Graham Sustainability Institute

Putting Hydrodynamics Research to Work for Fish

Monday, February 15, 2016

Photo: Graduate student Cody Yarbrough experiments with a ramp shaped reef in the Department of Civil and Environmental Engineering water tunnel while Dr. Laura Alford reviews modeling results.

Constructed spawning reefs – essentially beds of loose rock placed on the river bottom – can re-create rocky fish habitat that has been degraded, destroyed, or made inaccessible in a river system. In the St. Clair and Detroit Rivers, a multi-disciplinary team of academic and agency scientists has learned to site and build reefs that attract desired fish species during spawning season and successfully incubate their eggs. However, some constructed reef projects have accumulated sand and silt, which limits their value to fish over time.
To help predict and avoid sediment issues, two U-M engineers have partnered with the Water Center and the reef restoration team to study the hydrodynamics related to simulated reefs. Aline Cotel from the Department of Civil and Environmental Engineering has been testing potential reef shapes in a water tunnel using dye and particle image velocimetry to visualize the structure of water flow and quantify the velocity and vorticity fields. Laura Alford from the Department of Naval Architecture and Marine Engineering has been modeling water flow over potential reef designs for a proposed restoration site using computational fluid dynamics. Their research finds that the angle of the upstream edge of a reef determines whether eddies and turbulence develop that could trap sediment. They also find that water velocities are fairly steady over a flat but somewhat bumpy reef shape, and the added expense of a more complicated ramp or airfoil shape does not seem to be necessary for the proposed restoration site.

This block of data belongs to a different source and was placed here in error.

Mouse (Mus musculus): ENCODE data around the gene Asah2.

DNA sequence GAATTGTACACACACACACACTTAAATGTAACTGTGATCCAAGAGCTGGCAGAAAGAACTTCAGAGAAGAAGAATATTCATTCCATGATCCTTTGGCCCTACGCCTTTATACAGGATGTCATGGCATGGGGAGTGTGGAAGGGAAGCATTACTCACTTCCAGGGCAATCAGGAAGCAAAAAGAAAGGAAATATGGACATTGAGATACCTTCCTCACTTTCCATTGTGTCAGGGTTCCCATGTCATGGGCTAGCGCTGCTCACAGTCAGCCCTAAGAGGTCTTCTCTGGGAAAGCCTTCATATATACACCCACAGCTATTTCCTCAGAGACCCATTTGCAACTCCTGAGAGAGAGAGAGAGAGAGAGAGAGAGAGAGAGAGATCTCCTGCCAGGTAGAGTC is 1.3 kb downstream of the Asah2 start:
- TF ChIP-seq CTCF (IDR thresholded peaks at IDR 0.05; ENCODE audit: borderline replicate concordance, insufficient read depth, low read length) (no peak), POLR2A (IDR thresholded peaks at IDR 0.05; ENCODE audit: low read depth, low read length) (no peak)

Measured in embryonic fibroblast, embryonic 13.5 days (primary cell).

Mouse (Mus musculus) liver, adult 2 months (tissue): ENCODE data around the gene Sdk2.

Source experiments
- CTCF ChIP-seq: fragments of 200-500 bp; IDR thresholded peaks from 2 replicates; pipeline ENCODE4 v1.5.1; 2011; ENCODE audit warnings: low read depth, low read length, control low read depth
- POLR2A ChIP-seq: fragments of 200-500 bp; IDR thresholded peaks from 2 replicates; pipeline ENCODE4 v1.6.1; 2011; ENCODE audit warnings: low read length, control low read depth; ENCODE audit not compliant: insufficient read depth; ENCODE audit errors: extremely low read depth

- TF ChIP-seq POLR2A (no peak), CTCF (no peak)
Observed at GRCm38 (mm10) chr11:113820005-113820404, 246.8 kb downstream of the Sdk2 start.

This new research combined with on-going monitoring from state and federal agency scientists is informing the design of a reef that will likely be built upstream of Belle Isle, located in the Detroit River, in 2016. This site has a small and oddly shaped potential restoration area, and the hydrodynamic modeling has helped select a design that will maximize benefits for fish and minimize the risk of sediment in-filling. Research and restoration efforts are funded by the Great Lakes Restoration Initiative.
These and other restoration lessons have been summarized in new practitioner-oriented publication developed by Water Center specialists. The team’s diverse experiences will also be shared in a webinar on March 9 at 11 am (EST). For more information see:
A Home for Lake Sturgeon (slideshow)